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A new bill would train hairdressers to help clients experiencing domestic violence


Hairdressers, barbers, aestheticians - all can be privy to some of their clients' deepest secrets. And when it comes to domestic violence, they might be helpful. There is a bill aimed at providing them with training to recognize signs of abuse in their clients. Natasha Senjanovic reports.

NATASHA SENJANOVIC, BYLINE: Domestic violence hinges on controlling someone, on isolating them from support systems, and hair salons are among the few places many victims can visit alone.

TAMMY DUCKWORTH: The people who are cutting your hair are going to notice the bruises on your neck, are going to notice that you're tender around areas where perhaps you've been struck.

SENJANOVIC: That's Illinois Democrat Tammy Duckworth. She's co-sponsoring a new bipartisan Senate bill by Tennessee Republican Marsha Blackburn. It's based on laws that already exist in their states and one other. In Tennessee, for example, all beauty industry professionals must take free domestic abuse awareness training as part of their recertification process. Hairstylist Susanne Post was crucial in getting that law passed to help abuse survivors.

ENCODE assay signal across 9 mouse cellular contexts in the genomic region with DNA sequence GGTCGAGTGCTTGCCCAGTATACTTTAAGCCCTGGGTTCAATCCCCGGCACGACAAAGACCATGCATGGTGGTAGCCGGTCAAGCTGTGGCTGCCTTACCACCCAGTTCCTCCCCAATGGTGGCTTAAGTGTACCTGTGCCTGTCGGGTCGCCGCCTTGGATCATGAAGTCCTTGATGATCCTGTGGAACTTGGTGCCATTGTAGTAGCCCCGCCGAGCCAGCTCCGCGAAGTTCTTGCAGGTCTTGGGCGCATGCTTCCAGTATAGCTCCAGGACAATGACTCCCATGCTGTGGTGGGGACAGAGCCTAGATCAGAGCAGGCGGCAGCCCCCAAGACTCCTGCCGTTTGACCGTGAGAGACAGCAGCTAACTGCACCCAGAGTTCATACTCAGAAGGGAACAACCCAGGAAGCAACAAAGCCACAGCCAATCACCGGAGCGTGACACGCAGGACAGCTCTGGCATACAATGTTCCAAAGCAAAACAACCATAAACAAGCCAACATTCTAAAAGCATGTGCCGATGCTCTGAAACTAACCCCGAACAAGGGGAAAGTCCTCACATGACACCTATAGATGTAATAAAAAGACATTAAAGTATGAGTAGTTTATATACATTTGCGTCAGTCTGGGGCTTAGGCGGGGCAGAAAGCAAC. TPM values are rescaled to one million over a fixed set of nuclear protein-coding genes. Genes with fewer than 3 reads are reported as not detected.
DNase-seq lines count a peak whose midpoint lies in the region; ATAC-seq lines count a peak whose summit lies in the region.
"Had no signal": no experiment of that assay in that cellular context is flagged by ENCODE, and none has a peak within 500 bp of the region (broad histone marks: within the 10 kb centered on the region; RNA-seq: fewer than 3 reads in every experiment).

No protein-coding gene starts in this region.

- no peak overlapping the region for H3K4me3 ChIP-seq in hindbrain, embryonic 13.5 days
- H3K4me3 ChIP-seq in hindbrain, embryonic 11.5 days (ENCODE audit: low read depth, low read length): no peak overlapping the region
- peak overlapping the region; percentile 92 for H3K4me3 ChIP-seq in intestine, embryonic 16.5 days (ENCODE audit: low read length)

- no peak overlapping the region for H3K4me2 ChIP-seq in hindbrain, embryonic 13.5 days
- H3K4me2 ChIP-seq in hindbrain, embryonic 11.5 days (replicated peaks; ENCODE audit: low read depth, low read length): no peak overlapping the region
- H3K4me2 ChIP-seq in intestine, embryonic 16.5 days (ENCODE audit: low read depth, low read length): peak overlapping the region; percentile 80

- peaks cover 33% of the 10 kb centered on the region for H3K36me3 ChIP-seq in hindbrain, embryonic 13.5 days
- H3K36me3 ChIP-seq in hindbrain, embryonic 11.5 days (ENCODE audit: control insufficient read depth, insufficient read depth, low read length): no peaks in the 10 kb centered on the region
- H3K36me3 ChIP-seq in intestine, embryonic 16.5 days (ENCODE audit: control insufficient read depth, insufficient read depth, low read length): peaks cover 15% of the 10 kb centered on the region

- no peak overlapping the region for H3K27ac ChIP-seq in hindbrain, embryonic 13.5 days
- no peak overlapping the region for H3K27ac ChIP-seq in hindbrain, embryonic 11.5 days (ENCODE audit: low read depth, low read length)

SUSANNE POST: We may be the person that is in the position to gently nudge them when it's time.

SENJANOVIC: Time to find an exit strategy. Post created the online training used in her state. It teaches to lend a compassionate ear but not push anyone to just leave. That, she says, could be fatal.

POST: It has to be the right time, and you can't force that for someone else.

SENJANOVIC: Instead, says Post, sprinkle your shop with flyers about victim services. At most, discreetly hand a client a hotline number. Post also consulted on the Senate bill. It would give a grant to states that make the training mandatory, and it also includes barbers. Statistically, at least 1 in 6 domestic violence victims in the U.S. are men who often find it hard to open up about abuse, says barber in training Tamiya Harding.

TAMIYA HARDING: I have been in situations where I had my male clients have scratches on their face and their neck, and maybe their eye is black. And I ask those questions like, well, what happened? How did you get this? And they'll begin to tell me their story.

SENJANOVIC: Harding is in Michigan, and her barber school includes this training as part of the curriculum. She says the biggest eye-opener for her was that domestic violence conversations don't have to come after serious injury or death, that prevention is possible.

HARDING: We only talk about it when something tragic happens. We never talk about it in a way to stop it from happening.

SENJANOVIC: It's unclear whether the new bill will get any traction in Congress. Meanwhile, Susanne Post's free online training is growing. She says more than 100,000 beauty industry professionals have taken it worldwide.

For NPR News, I'm Natasha Senjanovic. Transcript provided by NPR, Copyright NPR.

NPR transcripts are created on a rush deadline by an NPR contractor. This text may not be in its final form and may be updated or revised in the future. Accuracy and availability may vary. The authoritative record of NPR’s programming is the audio record.

Natasha Senjanovic